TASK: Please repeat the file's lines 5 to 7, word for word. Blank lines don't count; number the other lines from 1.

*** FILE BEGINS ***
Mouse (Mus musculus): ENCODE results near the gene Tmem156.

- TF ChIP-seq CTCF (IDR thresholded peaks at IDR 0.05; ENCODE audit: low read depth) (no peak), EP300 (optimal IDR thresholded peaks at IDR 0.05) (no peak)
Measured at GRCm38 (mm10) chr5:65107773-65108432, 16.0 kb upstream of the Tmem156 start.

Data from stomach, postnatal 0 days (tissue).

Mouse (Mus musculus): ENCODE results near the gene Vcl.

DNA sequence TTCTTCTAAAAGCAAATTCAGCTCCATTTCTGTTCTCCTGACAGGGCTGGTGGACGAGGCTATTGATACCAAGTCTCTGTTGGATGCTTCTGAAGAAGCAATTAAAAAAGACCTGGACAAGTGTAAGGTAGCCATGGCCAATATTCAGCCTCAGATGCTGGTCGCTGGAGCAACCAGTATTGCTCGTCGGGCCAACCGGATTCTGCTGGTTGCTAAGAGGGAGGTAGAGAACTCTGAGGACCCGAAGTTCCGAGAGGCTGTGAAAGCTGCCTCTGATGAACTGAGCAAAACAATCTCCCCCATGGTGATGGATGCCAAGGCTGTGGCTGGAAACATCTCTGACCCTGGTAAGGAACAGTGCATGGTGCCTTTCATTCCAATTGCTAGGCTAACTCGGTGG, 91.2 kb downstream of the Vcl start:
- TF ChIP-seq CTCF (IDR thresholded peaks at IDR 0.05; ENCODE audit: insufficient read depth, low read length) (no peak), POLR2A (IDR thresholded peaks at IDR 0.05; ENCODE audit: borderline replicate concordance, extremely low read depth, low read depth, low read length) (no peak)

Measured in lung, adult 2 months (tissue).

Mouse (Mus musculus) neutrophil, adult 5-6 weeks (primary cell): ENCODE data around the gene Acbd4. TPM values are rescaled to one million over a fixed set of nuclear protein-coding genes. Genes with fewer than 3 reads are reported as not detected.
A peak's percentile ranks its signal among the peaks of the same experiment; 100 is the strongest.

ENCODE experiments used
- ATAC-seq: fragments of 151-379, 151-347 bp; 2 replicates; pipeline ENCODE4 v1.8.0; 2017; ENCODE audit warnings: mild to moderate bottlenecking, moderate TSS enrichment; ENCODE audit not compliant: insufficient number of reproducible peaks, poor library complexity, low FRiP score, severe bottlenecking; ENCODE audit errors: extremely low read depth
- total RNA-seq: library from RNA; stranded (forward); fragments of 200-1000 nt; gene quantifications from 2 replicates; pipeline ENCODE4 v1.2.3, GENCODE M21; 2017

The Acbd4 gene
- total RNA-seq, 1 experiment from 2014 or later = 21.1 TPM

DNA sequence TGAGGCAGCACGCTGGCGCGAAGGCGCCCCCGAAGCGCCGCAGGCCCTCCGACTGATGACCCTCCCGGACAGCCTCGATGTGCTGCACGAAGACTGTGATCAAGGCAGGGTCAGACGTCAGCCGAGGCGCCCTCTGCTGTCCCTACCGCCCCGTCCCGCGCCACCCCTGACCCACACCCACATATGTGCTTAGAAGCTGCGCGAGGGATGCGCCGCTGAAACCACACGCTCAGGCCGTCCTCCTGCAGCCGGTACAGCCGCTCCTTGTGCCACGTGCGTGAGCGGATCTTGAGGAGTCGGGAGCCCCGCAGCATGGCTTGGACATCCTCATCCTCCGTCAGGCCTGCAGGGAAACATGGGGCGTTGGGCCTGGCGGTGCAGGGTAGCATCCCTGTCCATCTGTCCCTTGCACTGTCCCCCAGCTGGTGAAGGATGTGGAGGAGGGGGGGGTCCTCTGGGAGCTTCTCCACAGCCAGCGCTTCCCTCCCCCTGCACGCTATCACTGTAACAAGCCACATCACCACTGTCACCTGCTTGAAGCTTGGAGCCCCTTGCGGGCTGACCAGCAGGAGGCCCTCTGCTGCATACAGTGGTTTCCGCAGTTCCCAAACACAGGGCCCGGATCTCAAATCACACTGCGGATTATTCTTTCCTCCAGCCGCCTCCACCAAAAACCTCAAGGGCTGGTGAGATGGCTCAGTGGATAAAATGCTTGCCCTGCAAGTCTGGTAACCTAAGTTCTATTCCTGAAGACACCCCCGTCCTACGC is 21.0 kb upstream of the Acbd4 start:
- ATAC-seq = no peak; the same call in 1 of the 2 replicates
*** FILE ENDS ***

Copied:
Mouse (Mus musculus): ENCODE results near the gene Vcl.

DNA sequence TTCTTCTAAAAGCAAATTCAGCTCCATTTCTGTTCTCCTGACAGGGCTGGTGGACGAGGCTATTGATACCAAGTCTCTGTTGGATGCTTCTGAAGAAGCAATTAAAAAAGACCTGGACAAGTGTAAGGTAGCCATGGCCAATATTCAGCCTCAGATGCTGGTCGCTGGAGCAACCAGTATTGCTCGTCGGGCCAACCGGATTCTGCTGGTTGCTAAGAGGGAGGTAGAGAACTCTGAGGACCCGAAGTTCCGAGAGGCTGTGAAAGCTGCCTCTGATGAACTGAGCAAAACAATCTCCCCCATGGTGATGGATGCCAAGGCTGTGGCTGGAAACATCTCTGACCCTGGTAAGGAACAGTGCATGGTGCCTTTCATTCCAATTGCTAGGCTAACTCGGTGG, 91.2 kb downstream of the Vcl start:
- TF ChIP-seq CTCF (IDR thresholded peaks at IDR 0.05; ENCODE audit: insufficient read depth, low read length) (no peak), POLR2A (IDR thresholded peaks at IDR 0.05; ENCODE audit: borderline replicate concordance, extremely low read depth, low read depth, low read length) (no peak)